Feeling lost after navigating a maze of parking lots, I finally found myself in the lobby of LinkedIn at their headquarters in Mountain View, CA. In under a minute, I felt welcome in the space of this behemoth social network company. How though? Upon reflection, I noticed that the woman at the front desk did 3 things to invoke this feeling of belonging:
1.) Be genuine and say “hi.”
Many people in many different organizations do the second half of this one. You’ve probably experienced it actually. You walk into a retail store, and somebody comes up and greets you with “hi” or some variation of it. Sometimes it feels like they had to- and sometimes it feels like a connection. At LinkedIn, she meant it. She said “hi” like I was an old friend walking into her living room. It didn’t feel like she said “hi” 400 times earlier that day – although she likely did. Being genuine can be a choice. It takes intention. And like many other choices, the more you do it, the more automatic it gets. Try greeting your next guest, customer, or client as if they were your first and only guest, customer, or client.
2.) Offer something of value.
After saying hello, she pointed us toward a mountain of free snacks, candy, coffee, and water. Now, many organizations probably cannot afford to give mountains of free food away. That is not the point. The point is that somebody gave me something valuable for no reason at all. My question to you: what do you have to offer that is worth something? Maybe it is a genuine appreciation? A suggestion? Being a really great listener? A discount? Whatever it is, you can use the following guiding question to drive your answer: what can I share with you in this moment that is worth having?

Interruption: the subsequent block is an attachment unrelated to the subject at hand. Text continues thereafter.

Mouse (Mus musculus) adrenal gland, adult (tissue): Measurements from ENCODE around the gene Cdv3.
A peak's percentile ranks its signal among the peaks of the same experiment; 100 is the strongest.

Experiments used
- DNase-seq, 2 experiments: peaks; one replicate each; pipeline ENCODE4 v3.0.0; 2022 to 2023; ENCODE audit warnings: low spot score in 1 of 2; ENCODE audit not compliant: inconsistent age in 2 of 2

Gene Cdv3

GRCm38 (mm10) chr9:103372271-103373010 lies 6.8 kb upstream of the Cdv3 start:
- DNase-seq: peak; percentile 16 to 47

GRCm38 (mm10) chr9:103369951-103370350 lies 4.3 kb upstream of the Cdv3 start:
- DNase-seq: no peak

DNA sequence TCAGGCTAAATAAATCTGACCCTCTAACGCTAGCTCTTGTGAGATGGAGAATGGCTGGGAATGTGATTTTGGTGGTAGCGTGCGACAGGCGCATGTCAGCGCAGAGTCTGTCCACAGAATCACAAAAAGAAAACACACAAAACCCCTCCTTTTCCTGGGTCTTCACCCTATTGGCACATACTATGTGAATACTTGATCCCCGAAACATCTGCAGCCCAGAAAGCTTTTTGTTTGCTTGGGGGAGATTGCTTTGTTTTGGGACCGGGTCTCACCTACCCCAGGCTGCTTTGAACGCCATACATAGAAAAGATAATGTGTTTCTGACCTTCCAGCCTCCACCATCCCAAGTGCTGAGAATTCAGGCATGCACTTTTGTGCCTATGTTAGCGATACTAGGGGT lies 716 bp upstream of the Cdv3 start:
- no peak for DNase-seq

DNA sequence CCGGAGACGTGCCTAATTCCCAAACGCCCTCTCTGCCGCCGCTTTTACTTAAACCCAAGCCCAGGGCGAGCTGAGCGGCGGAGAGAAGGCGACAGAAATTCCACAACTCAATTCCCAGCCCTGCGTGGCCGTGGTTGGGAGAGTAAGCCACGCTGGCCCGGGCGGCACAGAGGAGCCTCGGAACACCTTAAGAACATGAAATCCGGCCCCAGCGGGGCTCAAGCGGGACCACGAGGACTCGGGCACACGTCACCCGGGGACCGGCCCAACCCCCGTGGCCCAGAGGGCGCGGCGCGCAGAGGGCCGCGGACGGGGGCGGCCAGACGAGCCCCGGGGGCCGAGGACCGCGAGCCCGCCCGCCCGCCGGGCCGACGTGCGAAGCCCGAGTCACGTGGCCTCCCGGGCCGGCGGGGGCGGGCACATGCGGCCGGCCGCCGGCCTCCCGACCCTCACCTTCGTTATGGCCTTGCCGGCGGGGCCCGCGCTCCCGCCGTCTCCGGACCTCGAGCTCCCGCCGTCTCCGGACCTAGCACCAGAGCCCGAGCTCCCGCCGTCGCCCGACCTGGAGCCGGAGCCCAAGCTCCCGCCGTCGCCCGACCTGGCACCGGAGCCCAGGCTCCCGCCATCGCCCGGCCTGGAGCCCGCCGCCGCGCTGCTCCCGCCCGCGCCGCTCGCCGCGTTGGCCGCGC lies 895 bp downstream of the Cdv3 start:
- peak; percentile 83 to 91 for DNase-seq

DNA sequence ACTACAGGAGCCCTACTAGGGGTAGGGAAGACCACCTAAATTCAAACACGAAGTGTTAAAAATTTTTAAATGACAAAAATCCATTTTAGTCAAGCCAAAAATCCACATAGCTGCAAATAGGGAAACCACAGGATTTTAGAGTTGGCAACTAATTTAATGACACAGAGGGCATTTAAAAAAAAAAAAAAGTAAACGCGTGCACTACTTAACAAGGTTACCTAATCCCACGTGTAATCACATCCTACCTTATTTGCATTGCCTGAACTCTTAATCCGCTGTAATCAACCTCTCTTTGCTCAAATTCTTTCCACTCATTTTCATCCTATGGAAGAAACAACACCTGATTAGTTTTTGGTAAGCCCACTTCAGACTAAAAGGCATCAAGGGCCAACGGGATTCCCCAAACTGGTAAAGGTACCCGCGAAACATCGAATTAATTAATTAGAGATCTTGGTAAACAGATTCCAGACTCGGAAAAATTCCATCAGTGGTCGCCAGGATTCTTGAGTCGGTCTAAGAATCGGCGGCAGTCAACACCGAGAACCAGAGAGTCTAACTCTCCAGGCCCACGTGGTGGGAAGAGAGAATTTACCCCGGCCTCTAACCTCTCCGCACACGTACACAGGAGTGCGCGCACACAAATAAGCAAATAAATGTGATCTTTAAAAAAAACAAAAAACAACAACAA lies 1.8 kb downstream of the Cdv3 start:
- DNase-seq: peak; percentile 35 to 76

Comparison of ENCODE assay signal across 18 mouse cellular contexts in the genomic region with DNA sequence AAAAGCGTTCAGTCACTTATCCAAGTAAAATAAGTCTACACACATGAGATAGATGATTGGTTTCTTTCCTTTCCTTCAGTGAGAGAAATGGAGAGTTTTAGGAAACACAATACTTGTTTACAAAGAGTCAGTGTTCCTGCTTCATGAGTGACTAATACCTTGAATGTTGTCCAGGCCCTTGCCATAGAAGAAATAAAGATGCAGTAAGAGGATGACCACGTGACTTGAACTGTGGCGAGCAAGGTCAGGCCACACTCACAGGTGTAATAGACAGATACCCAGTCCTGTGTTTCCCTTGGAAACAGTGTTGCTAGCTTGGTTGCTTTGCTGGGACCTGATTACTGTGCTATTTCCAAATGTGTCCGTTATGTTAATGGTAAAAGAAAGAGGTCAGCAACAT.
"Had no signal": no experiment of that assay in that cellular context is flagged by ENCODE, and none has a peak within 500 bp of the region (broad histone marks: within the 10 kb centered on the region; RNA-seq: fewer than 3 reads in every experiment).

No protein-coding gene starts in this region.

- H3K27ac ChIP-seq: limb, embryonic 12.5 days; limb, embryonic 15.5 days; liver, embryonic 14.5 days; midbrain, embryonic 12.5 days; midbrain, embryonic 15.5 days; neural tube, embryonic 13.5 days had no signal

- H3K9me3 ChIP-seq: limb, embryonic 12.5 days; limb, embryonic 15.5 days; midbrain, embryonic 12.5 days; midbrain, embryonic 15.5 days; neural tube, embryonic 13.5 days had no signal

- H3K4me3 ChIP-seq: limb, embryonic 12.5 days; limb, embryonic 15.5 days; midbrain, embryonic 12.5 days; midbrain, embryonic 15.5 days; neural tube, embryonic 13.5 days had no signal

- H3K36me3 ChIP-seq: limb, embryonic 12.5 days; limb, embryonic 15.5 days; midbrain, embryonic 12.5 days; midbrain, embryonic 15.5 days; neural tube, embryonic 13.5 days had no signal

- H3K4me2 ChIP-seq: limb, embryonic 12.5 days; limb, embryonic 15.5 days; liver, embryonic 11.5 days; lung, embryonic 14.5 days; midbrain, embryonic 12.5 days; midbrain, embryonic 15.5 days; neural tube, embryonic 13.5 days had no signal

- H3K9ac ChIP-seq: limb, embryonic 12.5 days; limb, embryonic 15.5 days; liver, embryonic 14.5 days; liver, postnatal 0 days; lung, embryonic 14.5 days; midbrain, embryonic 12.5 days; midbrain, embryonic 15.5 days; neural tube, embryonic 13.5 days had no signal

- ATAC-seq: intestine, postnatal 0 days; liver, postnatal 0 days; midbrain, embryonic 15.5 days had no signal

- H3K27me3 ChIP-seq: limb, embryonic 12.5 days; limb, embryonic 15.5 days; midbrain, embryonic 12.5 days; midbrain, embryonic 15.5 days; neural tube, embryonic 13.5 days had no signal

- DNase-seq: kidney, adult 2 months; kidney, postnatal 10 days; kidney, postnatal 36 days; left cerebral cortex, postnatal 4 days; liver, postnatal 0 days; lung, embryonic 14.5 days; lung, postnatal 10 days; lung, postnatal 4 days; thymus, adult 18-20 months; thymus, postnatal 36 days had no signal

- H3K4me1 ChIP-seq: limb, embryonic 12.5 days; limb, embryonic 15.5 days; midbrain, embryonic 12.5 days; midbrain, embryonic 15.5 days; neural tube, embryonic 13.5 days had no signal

3.) Accept people immediately.
For this post, I had asked to snap some photos. In particular, I asked to take a time lapse this giant panel of letters in the main lobby that was lighting up periodically with the LinkedIn company values. (If you are curious, you can view this time lapse to see LinkedIn’s company values on our YouTube channel right here.) Time lapses are just like pictures…except they take 500x as long to take. The assistant at the front desk could have easily turned down my request, yet instead she was supportive of the idea and was even excited to see the finished product.
Remember, this was one interaction with one employee in a very large company, and her actions can’t possibly represent the whole. Yet, to our team, this is an example of how a single individual can make a profound difference in such a large organization. As our friends at World in Conversation like to say, “a tiny act can have profound effects.”
Need a fun question from the We! Connect Cards deck to spark a connection? We felt the one above was appropriate for being at LinkedIn HQ.